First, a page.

“Moneyball” provides entertainment and new insight on baseball economics

“Moneyball” provides entertainment and new insight on baseball economics

Everyone knows the traditional baseball story: an underdog team overcomes challenges and eventually ends up winning the entire championship. “Moneyball,” a story involving baseball economics, strayed far from this stereotype.

Brad Pitt stars in “Moneyball” as Billy Beane, an ex-baseball player who becomes the general manager for the Oakland Athletics. The team is going downhill because it is losing its star players to richer teams. Beane must find a way to create an all-star team on a low budget.

Jonah Hill, straying from his usual comedic role, plays Peter Brand, an economics major who introduces the idea of applying economics to baseball in order to make a better team. Beane and Brand work together and eventually lead the Oakland Athletics to success using this new method.

The best part of the movie was the interesting idea of economics being applied to something other than money. I have always thought of economics in terms of currency and business; I never thought it could be related to sports. This movie proved otherwise as Beane and Brand show that economics applied to baseball can help to retrieve teams out of a bad slump.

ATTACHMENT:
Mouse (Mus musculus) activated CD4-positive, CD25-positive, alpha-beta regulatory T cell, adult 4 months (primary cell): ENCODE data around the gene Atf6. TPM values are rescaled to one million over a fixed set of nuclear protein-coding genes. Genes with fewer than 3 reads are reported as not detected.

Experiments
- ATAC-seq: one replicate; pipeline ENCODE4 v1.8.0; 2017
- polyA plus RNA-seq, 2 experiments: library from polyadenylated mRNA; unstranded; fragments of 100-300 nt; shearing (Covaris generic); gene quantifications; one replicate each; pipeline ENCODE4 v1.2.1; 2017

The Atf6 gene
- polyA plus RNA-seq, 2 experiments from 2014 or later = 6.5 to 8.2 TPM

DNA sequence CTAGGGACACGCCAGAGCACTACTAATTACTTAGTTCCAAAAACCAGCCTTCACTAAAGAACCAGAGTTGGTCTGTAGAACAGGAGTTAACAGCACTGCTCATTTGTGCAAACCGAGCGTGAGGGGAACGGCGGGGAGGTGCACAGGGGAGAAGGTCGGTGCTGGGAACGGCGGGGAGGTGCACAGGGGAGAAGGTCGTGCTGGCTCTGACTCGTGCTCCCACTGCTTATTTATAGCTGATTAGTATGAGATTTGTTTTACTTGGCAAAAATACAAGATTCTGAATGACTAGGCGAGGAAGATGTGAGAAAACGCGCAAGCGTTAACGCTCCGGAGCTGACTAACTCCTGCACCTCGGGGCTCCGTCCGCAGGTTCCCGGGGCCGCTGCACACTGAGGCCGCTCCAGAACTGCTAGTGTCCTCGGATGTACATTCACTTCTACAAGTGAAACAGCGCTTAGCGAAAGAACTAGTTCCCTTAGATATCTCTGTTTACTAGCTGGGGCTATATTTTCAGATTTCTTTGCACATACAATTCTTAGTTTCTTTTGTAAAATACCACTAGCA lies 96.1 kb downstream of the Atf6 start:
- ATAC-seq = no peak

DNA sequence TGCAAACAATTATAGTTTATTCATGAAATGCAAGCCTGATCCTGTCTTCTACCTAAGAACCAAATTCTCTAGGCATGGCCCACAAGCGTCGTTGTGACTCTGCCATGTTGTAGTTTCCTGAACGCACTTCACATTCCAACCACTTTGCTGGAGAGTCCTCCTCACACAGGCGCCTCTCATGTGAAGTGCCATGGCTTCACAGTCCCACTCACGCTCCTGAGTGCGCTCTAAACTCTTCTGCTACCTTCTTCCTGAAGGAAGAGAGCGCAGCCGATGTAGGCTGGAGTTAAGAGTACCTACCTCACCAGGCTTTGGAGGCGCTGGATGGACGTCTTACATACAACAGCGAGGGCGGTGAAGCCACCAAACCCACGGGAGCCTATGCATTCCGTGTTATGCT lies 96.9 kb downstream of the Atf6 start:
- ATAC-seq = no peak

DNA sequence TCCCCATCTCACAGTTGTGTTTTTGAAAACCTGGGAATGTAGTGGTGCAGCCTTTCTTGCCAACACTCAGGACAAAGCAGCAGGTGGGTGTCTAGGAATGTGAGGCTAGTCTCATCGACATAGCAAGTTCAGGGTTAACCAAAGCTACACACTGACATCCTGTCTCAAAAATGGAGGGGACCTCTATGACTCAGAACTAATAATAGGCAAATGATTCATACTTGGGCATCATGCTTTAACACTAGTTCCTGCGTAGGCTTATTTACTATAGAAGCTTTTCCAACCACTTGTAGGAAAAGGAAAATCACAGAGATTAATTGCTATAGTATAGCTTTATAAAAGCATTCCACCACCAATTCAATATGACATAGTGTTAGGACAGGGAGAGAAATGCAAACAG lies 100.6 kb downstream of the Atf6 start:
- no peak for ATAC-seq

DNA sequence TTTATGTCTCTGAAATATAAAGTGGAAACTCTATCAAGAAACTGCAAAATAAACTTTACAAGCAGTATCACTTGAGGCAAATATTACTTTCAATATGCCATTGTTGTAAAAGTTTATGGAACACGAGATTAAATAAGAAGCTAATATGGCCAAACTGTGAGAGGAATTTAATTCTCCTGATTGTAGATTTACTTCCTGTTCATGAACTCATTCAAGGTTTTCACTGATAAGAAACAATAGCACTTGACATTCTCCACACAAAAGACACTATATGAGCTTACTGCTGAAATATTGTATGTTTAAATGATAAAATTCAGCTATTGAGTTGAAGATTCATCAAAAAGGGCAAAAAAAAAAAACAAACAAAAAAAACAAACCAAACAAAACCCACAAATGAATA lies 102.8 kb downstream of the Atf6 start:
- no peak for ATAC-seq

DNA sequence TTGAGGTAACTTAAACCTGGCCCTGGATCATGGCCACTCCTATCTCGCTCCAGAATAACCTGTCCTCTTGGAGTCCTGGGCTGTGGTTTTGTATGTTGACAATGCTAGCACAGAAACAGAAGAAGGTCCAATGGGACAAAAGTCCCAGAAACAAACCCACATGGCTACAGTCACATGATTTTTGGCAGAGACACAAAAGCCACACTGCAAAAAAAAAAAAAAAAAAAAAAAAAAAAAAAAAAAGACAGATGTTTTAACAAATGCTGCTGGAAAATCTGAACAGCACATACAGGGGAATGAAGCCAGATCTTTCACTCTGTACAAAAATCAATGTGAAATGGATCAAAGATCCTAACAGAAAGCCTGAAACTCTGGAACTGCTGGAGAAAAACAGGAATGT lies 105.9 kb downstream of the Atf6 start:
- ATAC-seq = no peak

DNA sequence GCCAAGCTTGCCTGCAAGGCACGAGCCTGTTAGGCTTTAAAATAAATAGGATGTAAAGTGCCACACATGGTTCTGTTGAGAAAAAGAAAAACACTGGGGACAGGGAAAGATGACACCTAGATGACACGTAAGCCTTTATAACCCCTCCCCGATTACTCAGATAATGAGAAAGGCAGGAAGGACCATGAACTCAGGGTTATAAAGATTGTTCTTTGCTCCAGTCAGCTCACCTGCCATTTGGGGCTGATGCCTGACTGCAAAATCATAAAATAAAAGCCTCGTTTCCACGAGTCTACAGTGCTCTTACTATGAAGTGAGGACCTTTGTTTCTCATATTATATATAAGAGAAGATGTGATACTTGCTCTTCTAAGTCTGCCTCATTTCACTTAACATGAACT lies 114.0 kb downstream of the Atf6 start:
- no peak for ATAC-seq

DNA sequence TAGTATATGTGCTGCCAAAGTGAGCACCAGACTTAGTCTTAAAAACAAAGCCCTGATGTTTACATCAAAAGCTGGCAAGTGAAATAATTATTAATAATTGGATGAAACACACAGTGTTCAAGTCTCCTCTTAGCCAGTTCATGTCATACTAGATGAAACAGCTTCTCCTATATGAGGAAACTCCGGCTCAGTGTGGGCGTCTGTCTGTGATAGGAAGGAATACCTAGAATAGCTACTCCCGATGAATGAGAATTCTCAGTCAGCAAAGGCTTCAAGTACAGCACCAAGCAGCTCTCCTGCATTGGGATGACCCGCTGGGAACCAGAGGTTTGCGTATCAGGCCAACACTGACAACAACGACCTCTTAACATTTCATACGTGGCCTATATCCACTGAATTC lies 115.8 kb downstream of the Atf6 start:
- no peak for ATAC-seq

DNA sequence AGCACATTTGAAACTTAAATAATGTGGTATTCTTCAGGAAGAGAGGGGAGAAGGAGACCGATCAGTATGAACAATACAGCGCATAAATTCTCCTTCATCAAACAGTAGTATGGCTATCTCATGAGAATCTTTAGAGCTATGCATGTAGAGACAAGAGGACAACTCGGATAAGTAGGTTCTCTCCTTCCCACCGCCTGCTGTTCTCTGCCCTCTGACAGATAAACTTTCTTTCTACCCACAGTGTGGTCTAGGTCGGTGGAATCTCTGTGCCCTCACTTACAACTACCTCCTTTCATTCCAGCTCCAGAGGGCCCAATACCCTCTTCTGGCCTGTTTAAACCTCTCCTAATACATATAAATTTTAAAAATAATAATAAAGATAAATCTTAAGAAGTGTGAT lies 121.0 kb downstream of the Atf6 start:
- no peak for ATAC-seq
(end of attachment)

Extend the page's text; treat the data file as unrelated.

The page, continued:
The cast worked well together, with Pitt and Hill forming an on-screen-bond that was highly credible. Pitt was effective in the role of a general manager who distances himself from his players, showing his emotional issues and eventual growth to change his way of living.

Kerris Dorsey, playing Beane’s daughter, Casey Beane, was an actress I had never heard of prior to seeing the movie. Not only did Dorsey prove her acting abilities, but she and Pitt provided an authentic father-daughter relationship that wasn’t tacky or seemingly fake.

I was particularly surprised and pleased with Hill’s performance. As the movie progressed, I thought that Hill would not be able to pull off such a serious role, seeing as he has not done it much before. It was refreshing to see his true acting skills on display.

I only had two problems with the movie overall, both at the end. First off, the movie could have been cut down by about 20 minutes because it dragged on for too long. A movie that is over two hours should be able to keep the audience’s attention, but towards the end, my mind was began to drift.

The second problem was the cheesiness factor at the end. This was one of those movies where the film stops and a black screen is shown, then a message is displayed across the screen in text. I think the movie would have been much better had this not happened, and if it had been film all the way through.

Overall, I would rate “Moneyball” four out of five stars. I highly encourage anyone who is interested in baseball, economics or in gaining new knowledge on either of those subjects to go see it. It is a brilliant underdog story, straying far from the average sports flick. “Moneyball” is rated PG-13 for some strong language.